The Hillhouse

The Journey of a Mother and Son

System Failure March 6, 2013

After months and months of phone calls, emails, forms and faxes, today was the day. It’s been a veritable part-time job. Making call after call, inquiry after inquiry, figuring out my way through the maze turn by turn as I searched for a legal way in which to intercede on behalf of my brother. A dry drunk no longer, he threatens more than his own life as he drives home each day from helping Martha with her nightly routine. Finally, in what feels to me like the eleventh hour, Andrew managed (with the help of the only friend he has in town) to get himself to the local mental health facility at the hospital for an appointment that I’d set up for him (he thinks our mother did it. If he knew I did, he certainly would not have gone). In spite of being the one person who made today possible – in spite of my being his only proactive advocate – I cannot be given an update. Legally, as a protective measure (how this protects me or Elihu when Andrew flies into a violent rage or prevents him from taking someone out as he drives drunk along a country road is beyond me) I cannot be told a thing. Yeah, I knew to expect that. I get it. So then I call the hospital. I hope to find his name in patient information. But no. He has not been admitted. Shit, shit, shit. My spirits sink to my shoes to learn it. Now what?

I understand that he’ll go back next week for another meeting with this woman. I’ve spoken to this counselor myself, I’ve given her some background, and for all the many people I’ve met throughout my life in the mental health field, I like her more than many. At least I got a good impression. The feeling that she understood the futility of the system; how it got in its own way, preventing the very help it was established to provide. Yeah, I had a pretty good amount of hope in my heart this morning. But now, it’s just gone. How the hell can a depressed drunk get better when faced with a filthy house, no income to speak of, no friends and daily access to a full liquor cabinet? I don’t think it’s possible. At least not for my brother. As self-determined as he can be, this is one thing that I don’t see him doing for himself. The last time he sobered up, it was under peril of possibly never having his driver’s license returned to him. And the next time it happens? He will never drive again. And more than likely, he’ll be locked up. No joking.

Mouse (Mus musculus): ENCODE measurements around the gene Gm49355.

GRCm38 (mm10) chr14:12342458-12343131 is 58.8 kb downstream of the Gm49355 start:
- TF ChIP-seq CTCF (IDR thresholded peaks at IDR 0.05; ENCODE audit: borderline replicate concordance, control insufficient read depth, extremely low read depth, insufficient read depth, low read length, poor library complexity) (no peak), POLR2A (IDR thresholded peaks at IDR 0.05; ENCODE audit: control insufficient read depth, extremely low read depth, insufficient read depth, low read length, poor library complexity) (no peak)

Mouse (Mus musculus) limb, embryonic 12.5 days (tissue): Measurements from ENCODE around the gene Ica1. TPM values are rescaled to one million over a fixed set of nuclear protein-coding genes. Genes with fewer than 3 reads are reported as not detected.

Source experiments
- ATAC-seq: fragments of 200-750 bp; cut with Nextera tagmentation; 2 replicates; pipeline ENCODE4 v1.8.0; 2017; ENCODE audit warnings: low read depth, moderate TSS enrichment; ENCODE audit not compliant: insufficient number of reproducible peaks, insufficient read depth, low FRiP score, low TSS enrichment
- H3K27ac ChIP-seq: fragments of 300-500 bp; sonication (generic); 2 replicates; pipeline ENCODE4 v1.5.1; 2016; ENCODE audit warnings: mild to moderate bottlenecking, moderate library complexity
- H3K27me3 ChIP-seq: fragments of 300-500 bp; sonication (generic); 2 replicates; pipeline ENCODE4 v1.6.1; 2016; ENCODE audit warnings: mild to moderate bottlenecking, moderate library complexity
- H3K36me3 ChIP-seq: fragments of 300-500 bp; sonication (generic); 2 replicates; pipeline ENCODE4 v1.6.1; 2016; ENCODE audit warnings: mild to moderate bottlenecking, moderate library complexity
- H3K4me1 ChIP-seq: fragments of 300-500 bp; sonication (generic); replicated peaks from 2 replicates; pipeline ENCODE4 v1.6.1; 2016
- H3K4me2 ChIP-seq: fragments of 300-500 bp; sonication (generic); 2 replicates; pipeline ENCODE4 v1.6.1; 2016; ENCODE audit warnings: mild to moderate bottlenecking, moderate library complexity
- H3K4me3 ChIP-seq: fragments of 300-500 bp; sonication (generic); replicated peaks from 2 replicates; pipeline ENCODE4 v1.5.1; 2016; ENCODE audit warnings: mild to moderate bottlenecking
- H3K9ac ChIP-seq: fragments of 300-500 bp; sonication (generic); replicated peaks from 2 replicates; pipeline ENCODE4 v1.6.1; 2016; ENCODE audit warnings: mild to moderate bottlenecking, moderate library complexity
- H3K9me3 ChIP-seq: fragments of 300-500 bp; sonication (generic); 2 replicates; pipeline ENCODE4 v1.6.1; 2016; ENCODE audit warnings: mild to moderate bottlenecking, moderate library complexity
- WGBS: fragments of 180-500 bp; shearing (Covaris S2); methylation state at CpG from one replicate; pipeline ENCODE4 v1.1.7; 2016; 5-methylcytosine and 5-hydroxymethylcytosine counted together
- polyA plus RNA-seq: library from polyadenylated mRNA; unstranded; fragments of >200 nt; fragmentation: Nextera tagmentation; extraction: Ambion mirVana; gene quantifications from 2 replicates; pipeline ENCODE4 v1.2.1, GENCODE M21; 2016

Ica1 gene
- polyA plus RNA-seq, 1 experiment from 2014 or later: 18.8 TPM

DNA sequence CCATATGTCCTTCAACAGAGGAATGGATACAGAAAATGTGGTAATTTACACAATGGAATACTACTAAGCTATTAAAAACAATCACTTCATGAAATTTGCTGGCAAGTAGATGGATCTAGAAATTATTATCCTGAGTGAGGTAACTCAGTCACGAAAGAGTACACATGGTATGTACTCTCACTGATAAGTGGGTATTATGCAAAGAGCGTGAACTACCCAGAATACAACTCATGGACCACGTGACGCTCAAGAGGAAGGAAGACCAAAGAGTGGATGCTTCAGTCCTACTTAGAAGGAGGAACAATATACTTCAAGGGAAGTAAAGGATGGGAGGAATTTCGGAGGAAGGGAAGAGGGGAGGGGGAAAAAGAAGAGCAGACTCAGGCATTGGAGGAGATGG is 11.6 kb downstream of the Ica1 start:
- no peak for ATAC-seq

I have a feeling he’ll make an attempt to cool it. At least before he drives. But he can’t sustain it. No way. He lives in absolute filth (think the worst episode of the cable show “Hoarders”). He has no reason to live. Really. He is chronically depressed, blames the whole goddam world for his misfortune and just jumps at the chance to corner someone and talk their ear off about the whole mess. I know he’s my only sibling, he’s my brother, I love him and shouldn’t talk like this, but right now he hasn’t got a whole lot of reason to be here on the planet. He could, but right now he doesn’t. And reaching him will take finesse. I sure hope he comes to like and trust this counselor and finds himself on the start of an upward path. Goddam it! I wish I could help, but I’m nearly as stuck as I was at the start of this whole thing.

Mental illness is a fucking hard issue to tackle in this day and age. The laws bind your hands to help, and for as hip and understanding a culture as we think we are, the stigma continues to exist. The field of mental health is not sexy. One look at the waiting rooms in just about any mental health facility will confirm for you that this is not a money-maker for the health care industry. And we all know it’s a business. Don’t we now?

Sometimes the system absolutely sucks.

 

2 Responses to “System Failure”

  1. hobacaitbe Says:

    I’m sorry. Life is a trip, hang on for the ride.
    Ed


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